Via Whispers comes an article about the Pope’s remarks on beauty and art, made at the opening of an exhibit of art curated in honor of his 60th anniversary of ordination. An excerpt:
Dear friends, I would like to renew to you and to all artists a friendly and passionate appeal: never separate artistic creativity from truth and charity; never seek beauty far from truth and charity, but with the richness of your genius, of your creative impulse, be always courageous seekers of truth and witnesses of charity. Make truth shine in your works so that their beauty awakens in the sights and hearts of those who admire them the desire to make their existence, all existence, beautiful and true, enriching it with that treasure that never diminishes, which makes of life a work of art and of every man an extraordinary artist: [the treasure of] charity, love.
As an artist, I always find it encouraging when art – and specifically, the trouble of beauty in the modern age – is mentioned. I remember in particular one Mass when at the Prayers of the Faithful the priest, seemingly out of the blue, offered a rather lengthy prayer for Catholic artists, that they may persevere in seeking beauty in the face of adversity, etc. It was a reaffirming recognition of what is a very real struggle for artists. Nearly the only way to get an education in art is to do so in an educational culture that rejects every past tradition*. Students of music, in my experience, still learn about which harmonies are beautiful and are encouraged to follow certain principles that have been in place for centuries. In the visual arts, what students learn is the equivalent of a musician being told, “Here are the keys, push whichever ones you want. The further you are from Mozart, the better. Dissonance is the key to music.”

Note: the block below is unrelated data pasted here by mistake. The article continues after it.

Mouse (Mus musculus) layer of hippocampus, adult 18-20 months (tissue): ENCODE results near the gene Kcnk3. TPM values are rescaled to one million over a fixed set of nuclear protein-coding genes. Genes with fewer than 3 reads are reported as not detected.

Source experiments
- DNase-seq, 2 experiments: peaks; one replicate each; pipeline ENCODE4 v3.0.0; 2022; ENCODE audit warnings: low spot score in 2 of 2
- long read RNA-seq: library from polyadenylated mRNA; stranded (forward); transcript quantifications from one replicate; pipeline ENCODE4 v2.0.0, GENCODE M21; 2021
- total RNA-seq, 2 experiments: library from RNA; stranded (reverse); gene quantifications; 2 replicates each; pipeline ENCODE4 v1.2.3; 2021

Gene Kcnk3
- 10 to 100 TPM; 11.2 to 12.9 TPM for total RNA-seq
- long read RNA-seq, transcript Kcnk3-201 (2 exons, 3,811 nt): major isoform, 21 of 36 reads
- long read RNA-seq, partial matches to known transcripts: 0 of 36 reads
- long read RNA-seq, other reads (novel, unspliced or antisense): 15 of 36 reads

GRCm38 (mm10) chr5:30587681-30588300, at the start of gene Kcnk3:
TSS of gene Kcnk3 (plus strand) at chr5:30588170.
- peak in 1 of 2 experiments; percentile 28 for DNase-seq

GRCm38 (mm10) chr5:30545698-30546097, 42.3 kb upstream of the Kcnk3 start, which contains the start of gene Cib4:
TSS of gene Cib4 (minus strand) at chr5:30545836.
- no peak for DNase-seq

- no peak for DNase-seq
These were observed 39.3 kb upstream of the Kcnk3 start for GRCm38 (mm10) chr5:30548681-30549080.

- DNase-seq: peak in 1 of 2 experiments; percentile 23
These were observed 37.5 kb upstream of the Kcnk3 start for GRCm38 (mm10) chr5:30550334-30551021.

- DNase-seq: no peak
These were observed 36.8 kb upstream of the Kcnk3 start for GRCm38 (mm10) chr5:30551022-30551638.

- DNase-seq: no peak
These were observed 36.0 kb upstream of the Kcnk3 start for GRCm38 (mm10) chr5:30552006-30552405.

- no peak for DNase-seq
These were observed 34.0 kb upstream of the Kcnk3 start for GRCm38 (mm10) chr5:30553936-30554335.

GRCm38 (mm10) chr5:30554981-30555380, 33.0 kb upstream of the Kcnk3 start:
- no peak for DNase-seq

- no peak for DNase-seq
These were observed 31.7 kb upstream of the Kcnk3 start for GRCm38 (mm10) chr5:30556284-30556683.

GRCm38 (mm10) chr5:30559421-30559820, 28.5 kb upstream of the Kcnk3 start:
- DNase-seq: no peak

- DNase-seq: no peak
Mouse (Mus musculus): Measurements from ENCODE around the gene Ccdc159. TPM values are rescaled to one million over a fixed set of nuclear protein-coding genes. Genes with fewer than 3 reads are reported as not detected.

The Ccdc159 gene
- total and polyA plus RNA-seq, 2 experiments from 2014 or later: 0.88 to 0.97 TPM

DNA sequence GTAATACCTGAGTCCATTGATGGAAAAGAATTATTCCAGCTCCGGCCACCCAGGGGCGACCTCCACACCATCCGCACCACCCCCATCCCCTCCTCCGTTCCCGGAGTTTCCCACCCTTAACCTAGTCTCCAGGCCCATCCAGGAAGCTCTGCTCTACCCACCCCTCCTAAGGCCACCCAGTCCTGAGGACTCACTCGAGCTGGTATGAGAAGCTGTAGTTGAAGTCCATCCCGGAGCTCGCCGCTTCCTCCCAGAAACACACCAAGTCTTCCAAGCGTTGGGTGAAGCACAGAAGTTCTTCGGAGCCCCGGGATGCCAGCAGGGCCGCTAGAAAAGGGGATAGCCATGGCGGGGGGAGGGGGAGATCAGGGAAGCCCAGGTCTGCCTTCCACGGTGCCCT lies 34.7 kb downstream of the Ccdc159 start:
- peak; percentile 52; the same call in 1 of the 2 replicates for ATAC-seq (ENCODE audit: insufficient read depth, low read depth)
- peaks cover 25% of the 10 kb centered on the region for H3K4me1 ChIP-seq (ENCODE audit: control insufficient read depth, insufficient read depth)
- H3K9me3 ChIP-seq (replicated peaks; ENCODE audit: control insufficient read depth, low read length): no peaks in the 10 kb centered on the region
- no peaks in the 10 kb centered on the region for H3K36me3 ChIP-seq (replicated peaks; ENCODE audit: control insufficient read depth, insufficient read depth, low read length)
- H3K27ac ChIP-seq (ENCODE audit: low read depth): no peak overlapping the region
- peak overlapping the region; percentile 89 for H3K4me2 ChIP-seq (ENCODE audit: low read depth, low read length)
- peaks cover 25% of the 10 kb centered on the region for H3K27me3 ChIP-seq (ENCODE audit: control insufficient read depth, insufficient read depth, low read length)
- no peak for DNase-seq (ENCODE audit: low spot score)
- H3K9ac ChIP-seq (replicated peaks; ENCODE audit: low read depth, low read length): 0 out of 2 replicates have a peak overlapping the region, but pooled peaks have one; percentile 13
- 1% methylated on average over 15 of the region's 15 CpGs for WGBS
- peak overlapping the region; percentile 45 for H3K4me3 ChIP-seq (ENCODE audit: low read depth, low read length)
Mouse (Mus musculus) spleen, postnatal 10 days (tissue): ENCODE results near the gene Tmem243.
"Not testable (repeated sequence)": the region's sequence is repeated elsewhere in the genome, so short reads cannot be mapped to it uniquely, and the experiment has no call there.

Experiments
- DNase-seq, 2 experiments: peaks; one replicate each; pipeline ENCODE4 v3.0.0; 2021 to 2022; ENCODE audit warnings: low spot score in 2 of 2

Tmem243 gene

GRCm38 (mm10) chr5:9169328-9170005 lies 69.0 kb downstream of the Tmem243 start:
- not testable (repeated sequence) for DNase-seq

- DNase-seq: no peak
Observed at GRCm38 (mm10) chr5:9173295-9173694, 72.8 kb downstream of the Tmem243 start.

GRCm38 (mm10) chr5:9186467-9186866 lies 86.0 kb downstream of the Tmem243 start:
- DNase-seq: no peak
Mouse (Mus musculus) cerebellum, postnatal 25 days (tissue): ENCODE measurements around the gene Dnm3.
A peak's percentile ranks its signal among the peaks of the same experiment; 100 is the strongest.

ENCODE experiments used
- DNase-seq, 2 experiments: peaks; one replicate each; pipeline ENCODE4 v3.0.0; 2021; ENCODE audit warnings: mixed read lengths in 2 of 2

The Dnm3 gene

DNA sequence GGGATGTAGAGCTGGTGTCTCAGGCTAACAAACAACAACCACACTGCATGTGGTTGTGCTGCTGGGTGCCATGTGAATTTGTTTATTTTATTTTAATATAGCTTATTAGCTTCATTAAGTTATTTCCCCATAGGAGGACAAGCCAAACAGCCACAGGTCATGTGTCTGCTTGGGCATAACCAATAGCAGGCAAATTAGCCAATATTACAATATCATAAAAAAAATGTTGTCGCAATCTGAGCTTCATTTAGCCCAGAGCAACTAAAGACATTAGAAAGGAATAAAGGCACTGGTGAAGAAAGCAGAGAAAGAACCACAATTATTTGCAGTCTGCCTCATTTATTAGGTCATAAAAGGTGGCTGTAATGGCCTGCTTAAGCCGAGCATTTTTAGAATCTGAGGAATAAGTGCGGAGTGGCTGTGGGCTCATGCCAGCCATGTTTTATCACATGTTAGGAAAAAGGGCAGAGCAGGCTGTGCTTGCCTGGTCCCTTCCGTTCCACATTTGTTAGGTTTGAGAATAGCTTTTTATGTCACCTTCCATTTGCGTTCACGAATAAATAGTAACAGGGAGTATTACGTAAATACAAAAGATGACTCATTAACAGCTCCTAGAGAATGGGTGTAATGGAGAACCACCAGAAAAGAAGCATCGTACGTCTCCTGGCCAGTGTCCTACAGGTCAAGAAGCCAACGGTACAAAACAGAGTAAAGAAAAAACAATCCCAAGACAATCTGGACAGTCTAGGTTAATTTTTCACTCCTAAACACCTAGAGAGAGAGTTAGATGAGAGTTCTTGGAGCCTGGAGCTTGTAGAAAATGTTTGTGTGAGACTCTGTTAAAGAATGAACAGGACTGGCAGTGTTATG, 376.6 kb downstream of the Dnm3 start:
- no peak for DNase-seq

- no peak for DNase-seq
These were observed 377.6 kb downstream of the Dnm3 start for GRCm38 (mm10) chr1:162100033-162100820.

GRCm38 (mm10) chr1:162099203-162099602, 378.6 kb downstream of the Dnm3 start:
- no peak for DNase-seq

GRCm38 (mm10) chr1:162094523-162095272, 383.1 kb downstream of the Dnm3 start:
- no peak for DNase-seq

The Holy Father is absolutely correct in suggesting that art should inspire the viewer to seek beauty in their own lives. Consider this in contrast to the modern notion that “good art” is that which disturbs the viewer, the more deeply, the better. Consider the kind of world that would be created if man sought to make things more beautiful through their actions and creations, rather than a world in which men are increasingly desensitized to ugliness and brutality as artists continually try to one-up each other in shock value.
Those who are artists, and those who are not, should all take a cue from the Holy Father’s words and try to beautify our own corners of the world. This isn’t a problem that will just be solved in the museums; it is one that will be confronted by beauty in our homes, beauty in our dress, beauty in our actions.
*I know there are still places where one can learn traditional forms of art (figural bronze sculpture, representational mosaic, etc.), but the American university system is not the place to find them.